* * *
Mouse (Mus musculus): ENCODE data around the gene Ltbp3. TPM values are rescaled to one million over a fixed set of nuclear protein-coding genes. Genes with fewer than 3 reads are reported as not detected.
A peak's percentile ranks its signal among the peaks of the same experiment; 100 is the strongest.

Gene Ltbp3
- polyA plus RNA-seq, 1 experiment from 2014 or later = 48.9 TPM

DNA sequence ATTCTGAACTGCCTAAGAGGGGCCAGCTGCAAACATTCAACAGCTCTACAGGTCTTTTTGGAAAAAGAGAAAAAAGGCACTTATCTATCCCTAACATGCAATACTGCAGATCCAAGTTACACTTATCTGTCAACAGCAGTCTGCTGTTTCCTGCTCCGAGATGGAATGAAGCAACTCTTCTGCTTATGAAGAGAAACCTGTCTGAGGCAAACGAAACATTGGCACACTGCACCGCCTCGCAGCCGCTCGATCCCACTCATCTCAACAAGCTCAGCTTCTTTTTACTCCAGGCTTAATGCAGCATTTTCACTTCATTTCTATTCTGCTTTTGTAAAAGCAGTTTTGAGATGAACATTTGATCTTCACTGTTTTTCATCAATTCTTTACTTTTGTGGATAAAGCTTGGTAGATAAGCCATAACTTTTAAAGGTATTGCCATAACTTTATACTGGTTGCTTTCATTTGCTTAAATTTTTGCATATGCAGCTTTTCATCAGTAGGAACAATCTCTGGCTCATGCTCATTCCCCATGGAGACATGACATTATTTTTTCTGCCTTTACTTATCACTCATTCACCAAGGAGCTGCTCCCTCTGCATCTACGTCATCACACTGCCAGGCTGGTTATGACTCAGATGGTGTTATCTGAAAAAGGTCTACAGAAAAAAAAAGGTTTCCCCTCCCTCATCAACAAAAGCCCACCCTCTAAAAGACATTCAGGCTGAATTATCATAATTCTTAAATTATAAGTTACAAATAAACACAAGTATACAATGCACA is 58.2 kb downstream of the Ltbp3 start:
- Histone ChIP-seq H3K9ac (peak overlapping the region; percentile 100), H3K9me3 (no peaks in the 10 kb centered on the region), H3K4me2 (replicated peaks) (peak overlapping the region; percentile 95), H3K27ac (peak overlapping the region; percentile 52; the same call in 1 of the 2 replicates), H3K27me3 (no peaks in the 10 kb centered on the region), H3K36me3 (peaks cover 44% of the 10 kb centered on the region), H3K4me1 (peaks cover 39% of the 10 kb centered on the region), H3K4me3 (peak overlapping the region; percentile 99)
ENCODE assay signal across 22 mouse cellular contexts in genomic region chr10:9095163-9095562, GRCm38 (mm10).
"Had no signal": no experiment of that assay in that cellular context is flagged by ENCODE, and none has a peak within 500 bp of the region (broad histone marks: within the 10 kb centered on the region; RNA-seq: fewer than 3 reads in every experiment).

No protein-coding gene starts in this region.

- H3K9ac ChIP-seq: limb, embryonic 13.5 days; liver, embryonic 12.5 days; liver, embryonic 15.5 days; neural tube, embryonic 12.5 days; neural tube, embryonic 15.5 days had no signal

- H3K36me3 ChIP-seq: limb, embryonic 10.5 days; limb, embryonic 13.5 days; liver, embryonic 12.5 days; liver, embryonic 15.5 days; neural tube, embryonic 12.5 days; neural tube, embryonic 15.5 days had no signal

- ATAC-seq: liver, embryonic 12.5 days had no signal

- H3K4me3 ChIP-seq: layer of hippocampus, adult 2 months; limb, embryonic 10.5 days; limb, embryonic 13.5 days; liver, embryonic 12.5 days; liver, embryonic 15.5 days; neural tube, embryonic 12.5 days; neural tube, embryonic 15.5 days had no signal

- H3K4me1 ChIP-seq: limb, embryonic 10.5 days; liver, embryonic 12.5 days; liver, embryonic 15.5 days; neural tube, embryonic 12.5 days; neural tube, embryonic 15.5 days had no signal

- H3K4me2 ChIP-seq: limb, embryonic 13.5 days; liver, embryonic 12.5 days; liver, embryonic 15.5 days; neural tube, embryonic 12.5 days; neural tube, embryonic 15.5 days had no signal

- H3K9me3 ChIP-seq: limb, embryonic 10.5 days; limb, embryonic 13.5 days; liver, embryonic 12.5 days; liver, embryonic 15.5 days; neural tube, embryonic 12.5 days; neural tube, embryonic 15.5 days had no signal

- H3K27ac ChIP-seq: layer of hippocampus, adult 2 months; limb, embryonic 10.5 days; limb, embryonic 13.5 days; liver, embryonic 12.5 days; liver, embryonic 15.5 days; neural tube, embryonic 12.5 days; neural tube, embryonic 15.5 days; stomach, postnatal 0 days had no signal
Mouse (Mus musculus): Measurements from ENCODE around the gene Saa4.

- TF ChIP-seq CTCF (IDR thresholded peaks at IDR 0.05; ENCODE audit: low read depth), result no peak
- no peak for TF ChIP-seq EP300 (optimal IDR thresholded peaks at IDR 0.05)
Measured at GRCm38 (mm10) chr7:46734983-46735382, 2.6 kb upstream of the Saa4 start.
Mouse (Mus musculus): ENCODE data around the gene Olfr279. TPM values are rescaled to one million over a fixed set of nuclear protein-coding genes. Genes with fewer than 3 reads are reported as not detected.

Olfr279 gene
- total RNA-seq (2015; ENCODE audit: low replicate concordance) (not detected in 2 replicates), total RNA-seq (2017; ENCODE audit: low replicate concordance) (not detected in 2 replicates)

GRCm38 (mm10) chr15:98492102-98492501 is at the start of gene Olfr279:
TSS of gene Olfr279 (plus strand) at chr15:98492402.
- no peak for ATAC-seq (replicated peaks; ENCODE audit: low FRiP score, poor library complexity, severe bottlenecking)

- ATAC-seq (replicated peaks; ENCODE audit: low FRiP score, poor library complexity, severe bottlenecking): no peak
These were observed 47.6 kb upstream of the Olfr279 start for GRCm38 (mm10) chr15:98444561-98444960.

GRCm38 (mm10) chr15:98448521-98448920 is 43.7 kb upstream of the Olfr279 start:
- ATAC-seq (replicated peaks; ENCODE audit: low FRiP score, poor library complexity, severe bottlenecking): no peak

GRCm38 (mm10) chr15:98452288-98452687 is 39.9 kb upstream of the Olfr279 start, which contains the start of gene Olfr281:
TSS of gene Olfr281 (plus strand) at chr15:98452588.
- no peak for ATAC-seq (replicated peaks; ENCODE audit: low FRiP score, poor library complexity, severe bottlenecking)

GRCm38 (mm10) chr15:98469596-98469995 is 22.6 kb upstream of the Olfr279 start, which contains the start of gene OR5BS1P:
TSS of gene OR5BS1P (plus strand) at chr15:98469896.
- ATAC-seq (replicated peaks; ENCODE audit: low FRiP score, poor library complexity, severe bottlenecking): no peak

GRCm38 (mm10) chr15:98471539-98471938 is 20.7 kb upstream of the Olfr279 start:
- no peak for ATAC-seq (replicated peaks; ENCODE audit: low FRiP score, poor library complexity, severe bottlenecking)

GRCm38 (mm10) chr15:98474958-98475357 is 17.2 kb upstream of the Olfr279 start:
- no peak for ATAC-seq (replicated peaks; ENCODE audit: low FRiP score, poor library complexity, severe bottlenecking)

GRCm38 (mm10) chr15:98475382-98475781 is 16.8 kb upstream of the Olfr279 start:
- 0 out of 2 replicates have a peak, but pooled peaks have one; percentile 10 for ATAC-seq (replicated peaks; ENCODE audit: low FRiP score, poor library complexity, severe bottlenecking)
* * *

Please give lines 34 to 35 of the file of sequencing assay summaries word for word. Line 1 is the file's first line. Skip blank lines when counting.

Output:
- no peak for ATAC-seq (replicated peaks; ENCODE audit: low FRiP score, poor library complexity, severe bottlenecking)

GRCm38 (mm10) chr15:98469596-98469995 is 22.6 kb upstream of the Olfr279 start, which contains the start of gene OR5BS1P: